Submitted to: International Symposium of Mycotoxicology Meeting
Publication Type: Abstract only
Publication Acceptance Date: 11/5/2003
Publication Date: N/A
Citation: Interpretive Summary:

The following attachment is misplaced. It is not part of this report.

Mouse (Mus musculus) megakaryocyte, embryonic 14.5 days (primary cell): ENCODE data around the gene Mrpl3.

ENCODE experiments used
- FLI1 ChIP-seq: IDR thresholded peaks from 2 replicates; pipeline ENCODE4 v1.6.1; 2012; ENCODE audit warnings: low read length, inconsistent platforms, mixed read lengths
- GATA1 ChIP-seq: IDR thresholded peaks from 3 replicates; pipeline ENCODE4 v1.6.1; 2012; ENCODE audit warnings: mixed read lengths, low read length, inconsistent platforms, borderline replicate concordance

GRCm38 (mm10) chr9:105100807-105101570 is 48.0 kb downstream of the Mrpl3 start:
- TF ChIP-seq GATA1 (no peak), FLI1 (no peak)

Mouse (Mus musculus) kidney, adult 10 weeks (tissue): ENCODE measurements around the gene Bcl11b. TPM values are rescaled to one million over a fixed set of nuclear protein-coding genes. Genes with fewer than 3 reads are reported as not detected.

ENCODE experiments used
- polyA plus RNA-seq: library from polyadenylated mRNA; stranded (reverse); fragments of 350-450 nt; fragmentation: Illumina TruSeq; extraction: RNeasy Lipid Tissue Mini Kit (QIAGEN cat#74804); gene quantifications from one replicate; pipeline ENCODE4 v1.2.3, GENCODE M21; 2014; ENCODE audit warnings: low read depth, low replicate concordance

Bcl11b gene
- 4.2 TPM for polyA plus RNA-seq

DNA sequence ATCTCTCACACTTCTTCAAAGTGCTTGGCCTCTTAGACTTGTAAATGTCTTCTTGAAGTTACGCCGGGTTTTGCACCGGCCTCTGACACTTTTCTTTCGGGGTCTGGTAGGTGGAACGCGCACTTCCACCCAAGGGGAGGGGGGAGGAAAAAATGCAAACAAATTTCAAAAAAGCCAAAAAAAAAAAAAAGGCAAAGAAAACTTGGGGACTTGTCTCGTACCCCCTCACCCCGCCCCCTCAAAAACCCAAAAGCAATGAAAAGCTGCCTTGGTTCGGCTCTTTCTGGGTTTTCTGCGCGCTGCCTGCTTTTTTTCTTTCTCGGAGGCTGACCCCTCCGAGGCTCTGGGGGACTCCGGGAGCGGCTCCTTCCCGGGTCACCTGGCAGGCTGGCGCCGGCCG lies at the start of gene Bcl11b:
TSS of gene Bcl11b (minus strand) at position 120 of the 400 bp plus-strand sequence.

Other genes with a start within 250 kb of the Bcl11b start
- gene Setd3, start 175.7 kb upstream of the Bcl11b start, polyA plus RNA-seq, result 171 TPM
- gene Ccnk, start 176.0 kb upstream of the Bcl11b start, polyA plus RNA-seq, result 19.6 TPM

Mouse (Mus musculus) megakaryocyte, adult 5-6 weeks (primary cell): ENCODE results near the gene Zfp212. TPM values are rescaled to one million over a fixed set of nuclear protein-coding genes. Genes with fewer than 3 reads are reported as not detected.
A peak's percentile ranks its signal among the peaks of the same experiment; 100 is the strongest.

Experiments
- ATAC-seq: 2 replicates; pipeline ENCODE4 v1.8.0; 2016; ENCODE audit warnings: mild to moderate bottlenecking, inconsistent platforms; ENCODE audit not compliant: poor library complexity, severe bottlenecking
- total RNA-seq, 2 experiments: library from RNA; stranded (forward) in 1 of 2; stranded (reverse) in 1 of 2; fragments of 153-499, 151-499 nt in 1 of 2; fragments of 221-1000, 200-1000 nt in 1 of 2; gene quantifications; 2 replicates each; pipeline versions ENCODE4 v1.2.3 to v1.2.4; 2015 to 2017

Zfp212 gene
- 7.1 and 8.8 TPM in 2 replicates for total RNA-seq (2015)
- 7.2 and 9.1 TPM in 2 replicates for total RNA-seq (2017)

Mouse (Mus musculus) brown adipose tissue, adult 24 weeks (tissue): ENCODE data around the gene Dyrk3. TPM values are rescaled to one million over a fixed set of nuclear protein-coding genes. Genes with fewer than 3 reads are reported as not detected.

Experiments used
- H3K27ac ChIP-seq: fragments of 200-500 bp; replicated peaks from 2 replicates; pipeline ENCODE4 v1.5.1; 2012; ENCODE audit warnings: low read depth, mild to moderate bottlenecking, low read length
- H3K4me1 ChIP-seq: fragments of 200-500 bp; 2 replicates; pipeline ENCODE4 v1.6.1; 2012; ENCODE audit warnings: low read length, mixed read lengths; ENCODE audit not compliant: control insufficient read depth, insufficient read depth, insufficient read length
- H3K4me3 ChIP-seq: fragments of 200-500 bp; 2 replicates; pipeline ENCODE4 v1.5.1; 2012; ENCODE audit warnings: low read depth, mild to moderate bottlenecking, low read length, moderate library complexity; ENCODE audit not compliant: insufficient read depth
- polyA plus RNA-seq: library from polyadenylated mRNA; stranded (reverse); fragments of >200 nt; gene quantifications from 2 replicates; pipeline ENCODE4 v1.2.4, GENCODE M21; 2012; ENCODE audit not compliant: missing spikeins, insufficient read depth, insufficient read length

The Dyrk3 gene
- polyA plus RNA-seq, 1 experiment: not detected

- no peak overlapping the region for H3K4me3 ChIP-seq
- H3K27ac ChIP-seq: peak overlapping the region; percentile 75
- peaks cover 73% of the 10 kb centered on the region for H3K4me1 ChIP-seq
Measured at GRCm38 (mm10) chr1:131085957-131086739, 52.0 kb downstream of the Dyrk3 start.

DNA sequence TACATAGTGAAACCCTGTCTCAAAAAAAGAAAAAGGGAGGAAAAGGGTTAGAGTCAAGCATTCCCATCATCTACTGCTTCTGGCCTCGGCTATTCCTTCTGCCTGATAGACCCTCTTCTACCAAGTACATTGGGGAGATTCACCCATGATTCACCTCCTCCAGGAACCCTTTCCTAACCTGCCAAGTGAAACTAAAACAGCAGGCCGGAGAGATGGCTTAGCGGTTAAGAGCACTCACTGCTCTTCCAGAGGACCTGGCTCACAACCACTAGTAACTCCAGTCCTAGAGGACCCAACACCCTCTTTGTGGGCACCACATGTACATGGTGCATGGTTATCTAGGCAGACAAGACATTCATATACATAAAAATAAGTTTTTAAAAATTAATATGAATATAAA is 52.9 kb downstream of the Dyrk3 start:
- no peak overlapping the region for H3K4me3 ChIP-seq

Technical Abstract: Technologies for detection of mycotoxins developed rapidly when the connections were first made between these agents, produced by fungi, and disease in animals. Since that time, analytical technologies have steadily advanced and the new detection technologies have been rapidly incorporated into mycotoxin testing strategies. Detection of mycotoxins is necessary for many reasons. Testing is done to help protect human and animal health, to facilitate greater agricultural productivity, and to meet contract specifications for minimum acceptable levels in foods and feeds. For convenience, analytical methods can be subdivided into tests that can be performed rapidly by relatively untrained personnel (screening assays) and tests that require either more skill or more sophisticated instrumentation to perform (laboratory assays). Historically the screening assays have evolved from assays that were initially laboratory-based. Widely used screening assays include enzyme-linked immunosorbent assays (ELISAs), rapid cleanup columns combined with fluorescence detection, and thin layer chromatography. Widely used laboratory methods are predominantly chromatographic methods, including high performance liquid chromatography and gas chromatography. Despite the considerable advantages of the chromatographic techniques, most remain laboratory-based assays because they require considerable skill and/or instrumentation to operate. Immunoassays, which rely upon the specificity of antibodies to bind target analytes, remain very popular because of the ease with which they can be performed. However, the low molecular weight of most mycotoxins (less than 1,000 daltons) somewhat restricts the immunoassay formats that can be used for their detection. This restriction can also be a factor in the development of biosensors based upon antibodies (immunosensors). A large number of antibody-based devices have been tested recently for detection of mycotoxins. The technologies that have been tested include evanescent wave-based devices such as fiber-optic immunosensors and surface plasmon resonance sensors. Portable sensors that use antibody or antigen-coated microbeads in miniature versions of affinity columns have also been developed as have similar technologies using liposomes containing fluorophores (flow injection liposome immunoassays). Other technologies using antibodies have been affinity-based capillary electrophoresis, and fluorescence polarization. This review will summarize the progress that has been made with each of these formats, highlighting those technologies that appear to have the potential to make the transition from laboratory-based assays to screening assays.